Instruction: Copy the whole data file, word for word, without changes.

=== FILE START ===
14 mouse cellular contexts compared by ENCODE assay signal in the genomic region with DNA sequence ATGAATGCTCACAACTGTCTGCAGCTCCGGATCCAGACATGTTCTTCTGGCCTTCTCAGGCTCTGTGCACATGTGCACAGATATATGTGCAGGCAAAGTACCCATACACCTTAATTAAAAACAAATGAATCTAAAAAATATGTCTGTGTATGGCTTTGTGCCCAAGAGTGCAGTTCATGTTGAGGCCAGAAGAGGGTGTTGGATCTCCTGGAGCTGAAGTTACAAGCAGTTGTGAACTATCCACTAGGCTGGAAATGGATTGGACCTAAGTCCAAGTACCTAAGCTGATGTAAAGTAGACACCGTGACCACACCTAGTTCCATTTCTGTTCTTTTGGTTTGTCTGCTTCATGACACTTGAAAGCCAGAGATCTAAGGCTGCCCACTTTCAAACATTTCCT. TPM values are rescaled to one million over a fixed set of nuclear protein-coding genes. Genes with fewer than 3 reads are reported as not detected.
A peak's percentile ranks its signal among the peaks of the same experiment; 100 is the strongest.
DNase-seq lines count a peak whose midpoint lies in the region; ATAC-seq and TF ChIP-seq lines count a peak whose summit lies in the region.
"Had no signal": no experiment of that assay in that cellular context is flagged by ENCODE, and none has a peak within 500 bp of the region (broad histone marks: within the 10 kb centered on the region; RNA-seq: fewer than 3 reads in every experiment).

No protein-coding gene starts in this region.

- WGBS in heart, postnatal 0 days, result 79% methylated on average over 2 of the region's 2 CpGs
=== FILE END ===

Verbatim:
14 mouse cellular contexts compared by ENCODE assay signal in the genomic region with DNA sequence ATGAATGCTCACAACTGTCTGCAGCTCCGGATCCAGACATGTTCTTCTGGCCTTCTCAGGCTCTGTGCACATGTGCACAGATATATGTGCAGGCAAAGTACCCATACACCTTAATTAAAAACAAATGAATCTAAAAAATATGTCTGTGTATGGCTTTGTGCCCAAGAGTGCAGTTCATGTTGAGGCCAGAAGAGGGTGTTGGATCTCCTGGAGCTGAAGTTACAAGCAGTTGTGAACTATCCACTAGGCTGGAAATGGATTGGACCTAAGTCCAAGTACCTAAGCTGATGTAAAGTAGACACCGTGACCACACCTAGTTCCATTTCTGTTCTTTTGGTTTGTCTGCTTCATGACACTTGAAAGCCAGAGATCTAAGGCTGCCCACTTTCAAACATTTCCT. TPM values are rescaled to one million over a fixed set of nuclear protein-coding genes. Genes with fewer than 3 reads are reported as not detected.
A peak's percentile ranks its signal among the peaks of the same experiment; 100 is the strongest.
DNase-seq lines count a peak whose midpoint lies in the region; ATAC-seq and TF ChIP-seq lines count a peak whose summit lies in the region.
"Had no signal": no experiment of that assay in that cellular context is flagged by ENCODE, and none has a peak within 500 bp of the region (broad histone marks: within the 10 kb centered on the region; RNA-seq: fewer than 3 reads in every experiment).

No protein-coding gene starts in this region.

- WGBS in heart, postnatal 0 days, result 79% methylated on average over 2 of the region's 2 CpGs